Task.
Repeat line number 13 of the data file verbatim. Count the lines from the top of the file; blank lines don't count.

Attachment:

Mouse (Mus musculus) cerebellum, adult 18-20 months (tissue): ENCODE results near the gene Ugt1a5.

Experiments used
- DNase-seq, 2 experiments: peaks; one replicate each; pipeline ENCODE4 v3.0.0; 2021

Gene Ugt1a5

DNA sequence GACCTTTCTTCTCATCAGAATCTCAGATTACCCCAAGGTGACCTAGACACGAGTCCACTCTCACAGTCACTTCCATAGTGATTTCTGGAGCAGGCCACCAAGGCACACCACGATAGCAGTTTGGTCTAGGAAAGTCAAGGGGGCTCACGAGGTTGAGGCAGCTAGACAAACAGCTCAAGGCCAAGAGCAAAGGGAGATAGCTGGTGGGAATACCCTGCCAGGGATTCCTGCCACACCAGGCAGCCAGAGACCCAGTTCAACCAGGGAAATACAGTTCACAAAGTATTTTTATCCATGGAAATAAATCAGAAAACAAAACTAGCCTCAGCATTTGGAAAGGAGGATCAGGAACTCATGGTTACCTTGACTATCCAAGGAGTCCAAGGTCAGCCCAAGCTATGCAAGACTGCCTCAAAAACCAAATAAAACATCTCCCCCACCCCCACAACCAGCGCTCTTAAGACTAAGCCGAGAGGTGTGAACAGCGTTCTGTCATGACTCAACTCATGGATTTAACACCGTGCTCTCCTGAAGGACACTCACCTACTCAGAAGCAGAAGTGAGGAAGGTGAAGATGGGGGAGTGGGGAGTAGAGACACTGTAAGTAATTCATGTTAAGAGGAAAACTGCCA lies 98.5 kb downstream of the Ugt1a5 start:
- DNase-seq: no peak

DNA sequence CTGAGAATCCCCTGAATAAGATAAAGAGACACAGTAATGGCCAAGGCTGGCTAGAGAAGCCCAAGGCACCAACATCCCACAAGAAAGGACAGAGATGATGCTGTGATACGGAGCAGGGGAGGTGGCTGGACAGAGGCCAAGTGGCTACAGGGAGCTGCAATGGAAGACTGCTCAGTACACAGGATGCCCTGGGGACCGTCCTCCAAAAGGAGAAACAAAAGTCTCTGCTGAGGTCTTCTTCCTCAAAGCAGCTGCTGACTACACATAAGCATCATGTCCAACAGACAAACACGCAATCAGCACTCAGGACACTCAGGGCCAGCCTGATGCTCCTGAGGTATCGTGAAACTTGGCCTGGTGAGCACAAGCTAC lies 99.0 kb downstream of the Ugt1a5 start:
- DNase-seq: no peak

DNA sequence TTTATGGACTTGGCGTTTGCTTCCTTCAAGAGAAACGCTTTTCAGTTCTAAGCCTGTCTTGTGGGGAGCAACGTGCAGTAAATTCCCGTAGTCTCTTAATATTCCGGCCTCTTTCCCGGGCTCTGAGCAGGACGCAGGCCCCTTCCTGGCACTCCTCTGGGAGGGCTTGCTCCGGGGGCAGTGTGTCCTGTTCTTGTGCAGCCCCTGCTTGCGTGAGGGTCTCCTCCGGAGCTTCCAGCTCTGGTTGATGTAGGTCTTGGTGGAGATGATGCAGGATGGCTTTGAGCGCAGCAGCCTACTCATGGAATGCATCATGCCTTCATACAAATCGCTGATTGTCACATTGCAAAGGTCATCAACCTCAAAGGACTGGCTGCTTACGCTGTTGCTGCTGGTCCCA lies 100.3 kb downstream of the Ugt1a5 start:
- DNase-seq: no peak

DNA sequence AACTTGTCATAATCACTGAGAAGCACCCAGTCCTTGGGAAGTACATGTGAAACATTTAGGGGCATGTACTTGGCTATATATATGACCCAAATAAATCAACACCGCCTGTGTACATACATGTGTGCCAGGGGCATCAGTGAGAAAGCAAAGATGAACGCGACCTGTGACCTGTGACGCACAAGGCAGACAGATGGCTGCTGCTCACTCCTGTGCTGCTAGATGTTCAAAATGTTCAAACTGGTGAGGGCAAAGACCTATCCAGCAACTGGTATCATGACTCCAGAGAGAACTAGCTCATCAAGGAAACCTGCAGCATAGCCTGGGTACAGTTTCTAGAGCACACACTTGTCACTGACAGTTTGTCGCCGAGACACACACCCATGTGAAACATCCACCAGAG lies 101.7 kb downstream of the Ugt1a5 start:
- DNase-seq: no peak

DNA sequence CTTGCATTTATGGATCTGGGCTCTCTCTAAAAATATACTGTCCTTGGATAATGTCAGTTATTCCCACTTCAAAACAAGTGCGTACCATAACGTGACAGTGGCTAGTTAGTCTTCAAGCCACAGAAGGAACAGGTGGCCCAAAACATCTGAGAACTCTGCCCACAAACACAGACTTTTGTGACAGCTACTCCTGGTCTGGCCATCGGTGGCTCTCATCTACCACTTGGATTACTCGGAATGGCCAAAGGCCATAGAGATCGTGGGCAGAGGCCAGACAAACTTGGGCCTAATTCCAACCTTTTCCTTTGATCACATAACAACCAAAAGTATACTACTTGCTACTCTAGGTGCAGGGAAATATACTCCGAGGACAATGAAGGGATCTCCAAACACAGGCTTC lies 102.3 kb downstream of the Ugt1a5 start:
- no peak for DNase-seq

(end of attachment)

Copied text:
DNA sequence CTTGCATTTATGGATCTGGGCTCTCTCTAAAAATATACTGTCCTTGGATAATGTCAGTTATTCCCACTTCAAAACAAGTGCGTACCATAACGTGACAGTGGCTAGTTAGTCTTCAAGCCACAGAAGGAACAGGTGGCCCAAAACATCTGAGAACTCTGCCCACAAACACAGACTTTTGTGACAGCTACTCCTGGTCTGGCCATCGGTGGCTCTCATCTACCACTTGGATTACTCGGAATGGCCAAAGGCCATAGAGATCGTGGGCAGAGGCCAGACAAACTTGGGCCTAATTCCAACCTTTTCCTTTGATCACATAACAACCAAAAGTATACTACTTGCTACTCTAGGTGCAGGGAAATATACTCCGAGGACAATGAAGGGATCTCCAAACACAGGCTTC lies 102.3 kb downstream of the Ugt1a5 start: